As what feels to many of us like the longest year ever finally draws to a close, it is time to start thinking about 2021.
Even though there seems to be good news in the way of a viable vaccine, the unfortunate reality is that it will still be a while before the COVID-19 pandemic is finally brought under control, and any semblance of pre-coronavirus normalcy can return. That means that the economic uncertainty and volatility in the markets that have gone on since the virus first came on to the scene, are not likely to disappear anytime soon. Faced with that reality, here are a few things to consider on the financial front when planning for the year ahead.
- Before the new year begins, take a close look at your financial situation and determine exactly where you stand. That means tallying up everything you have in savings, as well as any outstanding debt– from credit cards to longer-term debt such as mortgages, car loans or home equity loans. Identifying any areas where you can cut costs now will make it easier to do so if you experience a pandemic-related job loss or other financial difficulties in the year ahead.
- While the coronavirus has been a financial nightmare for many people, for those who are lucky enough to have held on to their jobs and avoided financial difficulties, 2021 may actually be the perfect time to significantly boost savings or retirement investments. Given the inability to gather with friends and family or travel, most people have seen their monthly expenses decline significantly since the pandemic began. If you are within that category, why not take advantage of the situation and increase the amount you have set aside for your rainy day fund and step up the percentage of your income that you are investing for retirement. With many stocks still suffering due to current conditions, now might be a good time to increase long-term investments that are likely to experience significant gains once the coronavirus has run its course.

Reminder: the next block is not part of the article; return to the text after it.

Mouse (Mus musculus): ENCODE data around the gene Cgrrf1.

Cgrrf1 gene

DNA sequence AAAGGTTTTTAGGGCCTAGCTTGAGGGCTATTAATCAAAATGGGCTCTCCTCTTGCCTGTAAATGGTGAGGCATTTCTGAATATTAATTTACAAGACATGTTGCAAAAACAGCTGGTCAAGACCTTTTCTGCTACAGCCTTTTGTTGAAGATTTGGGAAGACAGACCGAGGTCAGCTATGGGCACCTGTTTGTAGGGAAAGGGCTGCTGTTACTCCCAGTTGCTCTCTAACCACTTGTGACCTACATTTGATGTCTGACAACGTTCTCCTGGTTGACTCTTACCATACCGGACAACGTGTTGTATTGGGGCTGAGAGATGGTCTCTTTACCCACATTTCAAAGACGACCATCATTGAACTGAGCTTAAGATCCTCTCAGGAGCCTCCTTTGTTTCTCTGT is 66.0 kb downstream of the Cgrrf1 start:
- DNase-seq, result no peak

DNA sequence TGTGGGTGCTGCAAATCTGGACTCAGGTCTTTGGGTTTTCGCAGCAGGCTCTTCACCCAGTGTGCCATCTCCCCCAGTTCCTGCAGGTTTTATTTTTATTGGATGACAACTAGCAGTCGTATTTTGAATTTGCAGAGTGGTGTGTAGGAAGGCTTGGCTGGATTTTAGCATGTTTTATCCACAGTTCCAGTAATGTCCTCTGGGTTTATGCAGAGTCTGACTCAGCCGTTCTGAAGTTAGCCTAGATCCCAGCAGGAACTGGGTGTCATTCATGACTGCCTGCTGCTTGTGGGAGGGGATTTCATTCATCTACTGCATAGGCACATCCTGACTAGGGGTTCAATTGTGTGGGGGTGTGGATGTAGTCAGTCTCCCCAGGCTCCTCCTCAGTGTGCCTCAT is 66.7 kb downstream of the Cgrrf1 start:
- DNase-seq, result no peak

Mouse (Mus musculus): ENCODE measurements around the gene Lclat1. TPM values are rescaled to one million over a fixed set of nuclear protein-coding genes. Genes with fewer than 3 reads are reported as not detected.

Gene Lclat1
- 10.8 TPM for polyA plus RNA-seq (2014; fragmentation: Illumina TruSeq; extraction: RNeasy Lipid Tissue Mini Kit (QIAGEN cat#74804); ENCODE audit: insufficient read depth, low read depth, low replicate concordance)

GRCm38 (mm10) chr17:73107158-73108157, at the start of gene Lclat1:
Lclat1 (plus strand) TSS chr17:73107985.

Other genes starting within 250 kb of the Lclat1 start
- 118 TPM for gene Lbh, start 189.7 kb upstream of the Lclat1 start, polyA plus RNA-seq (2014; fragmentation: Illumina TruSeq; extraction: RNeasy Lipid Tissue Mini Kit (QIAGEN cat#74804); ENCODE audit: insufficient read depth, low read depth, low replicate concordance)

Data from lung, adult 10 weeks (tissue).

- Take the time now to determine how much you should actually be putting into flexible spending accounts for the coming year, whether for medical purposes or childcare. Given the need for social distancing, many people have put off anything but essential medical visits and have seen their healthcare spending drop below what they had previously anticipated for 2020. Determine whether it makes sense to max out the amount you contribute to a Flexible Spending Account (FSA) and whether you are truly likely to spend that money or not. The IRS has adopted new rules because of the pandemic relating to allowable rollover amounts and grace periods for the 2020 plan. So check with your employer to see if either of these new rules will apply to your situation.